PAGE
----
Marriott Alumni Magazine

Fall 2015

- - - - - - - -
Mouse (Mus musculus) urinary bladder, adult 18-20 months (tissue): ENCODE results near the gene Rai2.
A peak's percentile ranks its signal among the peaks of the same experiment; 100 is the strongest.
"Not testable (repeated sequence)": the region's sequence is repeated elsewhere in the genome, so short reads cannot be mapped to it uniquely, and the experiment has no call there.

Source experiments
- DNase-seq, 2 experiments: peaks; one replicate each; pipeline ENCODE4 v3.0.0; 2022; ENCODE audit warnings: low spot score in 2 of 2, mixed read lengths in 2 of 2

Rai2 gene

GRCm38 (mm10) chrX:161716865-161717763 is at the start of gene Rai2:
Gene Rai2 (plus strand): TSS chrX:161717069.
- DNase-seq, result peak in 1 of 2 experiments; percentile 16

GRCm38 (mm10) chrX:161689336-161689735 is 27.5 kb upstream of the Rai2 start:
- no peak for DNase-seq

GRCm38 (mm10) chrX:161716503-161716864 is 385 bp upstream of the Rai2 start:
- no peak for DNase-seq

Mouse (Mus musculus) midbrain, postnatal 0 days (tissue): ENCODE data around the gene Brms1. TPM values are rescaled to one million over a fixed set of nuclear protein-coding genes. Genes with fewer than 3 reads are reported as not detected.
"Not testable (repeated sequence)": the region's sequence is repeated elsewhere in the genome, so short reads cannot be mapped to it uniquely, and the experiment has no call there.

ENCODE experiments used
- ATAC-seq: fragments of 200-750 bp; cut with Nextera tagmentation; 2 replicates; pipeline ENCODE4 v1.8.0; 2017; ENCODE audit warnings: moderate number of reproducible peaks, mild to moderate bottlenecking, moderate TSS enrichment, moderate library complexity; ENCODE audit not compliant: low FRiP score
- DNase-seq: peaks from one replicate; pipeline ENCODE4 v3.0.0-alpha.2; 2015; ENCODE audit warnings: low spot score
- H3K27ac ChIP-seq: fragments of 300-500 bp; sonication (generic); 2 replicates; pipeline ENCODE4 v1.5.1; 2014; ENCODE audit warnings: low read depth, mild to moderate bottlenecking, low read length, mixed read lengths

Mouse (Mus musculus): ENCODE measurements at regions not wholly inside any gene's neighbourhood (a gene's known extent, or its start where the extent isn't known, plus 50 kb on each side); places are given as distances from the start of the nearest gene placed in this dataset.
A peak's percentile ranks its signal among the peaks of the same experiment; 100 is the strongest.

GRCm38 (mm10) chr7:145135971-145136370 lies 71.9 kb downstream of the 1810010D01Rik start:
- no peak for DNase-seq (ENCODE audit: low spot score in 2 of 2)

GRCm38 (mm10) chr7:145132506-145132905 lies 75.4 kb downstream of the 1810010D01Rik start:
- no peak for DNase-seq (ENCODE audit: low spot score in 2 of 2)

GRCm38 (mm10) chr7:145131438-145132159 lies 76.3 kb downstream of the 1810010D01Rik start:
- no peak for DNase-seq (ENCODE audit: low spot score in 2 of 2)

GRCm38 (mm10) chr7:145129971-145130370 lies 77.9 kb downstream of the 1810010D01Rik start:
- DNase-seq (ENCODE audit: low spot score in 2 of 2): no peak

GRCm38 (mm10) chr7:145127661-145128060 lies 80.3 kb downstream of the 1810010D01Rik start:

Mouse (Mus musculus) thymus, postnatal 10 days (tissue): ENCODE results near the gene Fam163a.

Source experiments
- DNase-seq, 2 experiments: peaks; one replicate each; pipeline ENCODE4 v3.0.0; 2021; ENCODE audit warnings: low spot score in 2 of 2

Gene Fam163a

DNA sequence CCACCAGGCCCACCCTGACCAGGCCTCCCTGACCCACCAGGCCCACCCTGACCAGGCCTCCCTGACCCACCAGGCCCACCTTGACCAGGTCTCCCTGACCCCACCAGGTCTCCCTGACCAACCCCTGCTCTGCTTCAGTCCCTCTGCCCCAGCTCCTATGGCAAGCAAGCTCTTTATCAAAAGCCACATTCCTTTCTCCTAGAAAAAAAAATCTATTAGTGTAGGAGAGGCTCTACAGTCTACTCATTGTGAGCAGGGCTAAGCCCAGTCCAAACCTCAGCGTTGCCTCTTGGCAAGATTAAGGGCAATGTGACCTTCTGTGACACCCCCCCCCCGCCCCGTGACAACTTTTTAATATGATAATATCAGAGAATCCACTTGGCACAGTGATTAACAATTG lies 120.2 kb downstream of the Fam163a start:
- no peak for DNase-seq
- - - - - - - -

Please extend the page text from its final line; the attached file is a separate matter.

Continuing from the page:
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Breaking Down Revenue Reporting Word by Word to write as well as they audit is as unconventional as it sounds. BYU is one of only a handful of schools to offer an accounting research course in which students learn firsthand how to analyze standards, compose reports, and offer recommendations to the accounting community. The class has become the perfect incubator for RevenueHub writers. Along with fellow pro- fessor Cassy Budd, Wilks observes candidates in the class and extends invitations to write for the site to students who show the greatest aptitude. An expert on revenue reporting, Wilks led the develop- ment of the new revenue recognition standard during a two-year stint at the Financial Accounting Standards Board. Upon his return to BYU, he wanted to find a way to provide students with an out-of-classroom experience that would help them stand out in their field upon graduation. "We wanted to create RevenueHub to give students a chance to dive deeper into real, practical issues that professionals are dealing with." — jeff wilks BYU accounting students are adding a new skill to their arsenal: blogging. It started out as a nutty Idea, says Jeff Wilks, director of the School of Accountancy. How could students really dive into the topics that current accounting professionals are dealing with? The answer, it turned out, required more words than numbers. Live since April, the blog Revenue- Hub.org features bite-size articles that analyze the implications of the new revenue recognition standard set to go into effect in 2017. The articles are researched, written, and published exclusively by BYU accountancy stu- dents in an innovative project that is already growing fruitful relation- ships among the program's students, alumni, and recruiters. "The idea behind the site is for stu- dents to get practical experience by researching difficult issues and writ- ing articles that simplify and explain how the new standard will work," says Jace Chambers, a 2015 MAcc graduate and one of the site's writers. Training accounting students "We wanted to create Revenue- Hub to give students a chance to dive deeper into real, practical issues that professionals are dealing with," Wilks explains. "By identifying a topic that students and faculty had a strong interest in, we were able to launch a great project." Support for the blog has come not only from inside the school. Top accounting firms in the coun- try, including the Big Four, Grant Thornton, and Connor Group, have all partnered with the site by provid- ing various resources. Alumni have also played a vital role. After finishing a draft, the stu- dent writer reviews the story with a BYU alum who has expertise on that particular topic. This process has built relationships and provided a unique way for alumni to stay involved with the program. The articles are proving to be a welcome aid to accounting profes- sionals, and, as the implementation deadline for the new revenue recogni- tion standard draws nearer, the writ- ers believe the site will become even more important to companies around the world. But most important, Rev- enueHub has given BYU students yet another skill to take into a competi- tive workforce. "There is a lot of writing that accompanies accounting," says Aus- ten Harris, a 2015 MAcc graduate and RevenueHub writer. "A lot of commu- nication—written and verbal—goes into explaining what the numbers actually mean. My experience with RevenueHub has enhanced my abil- ity to communicate clearly." —Jordan Christiansen 27 fall 2015

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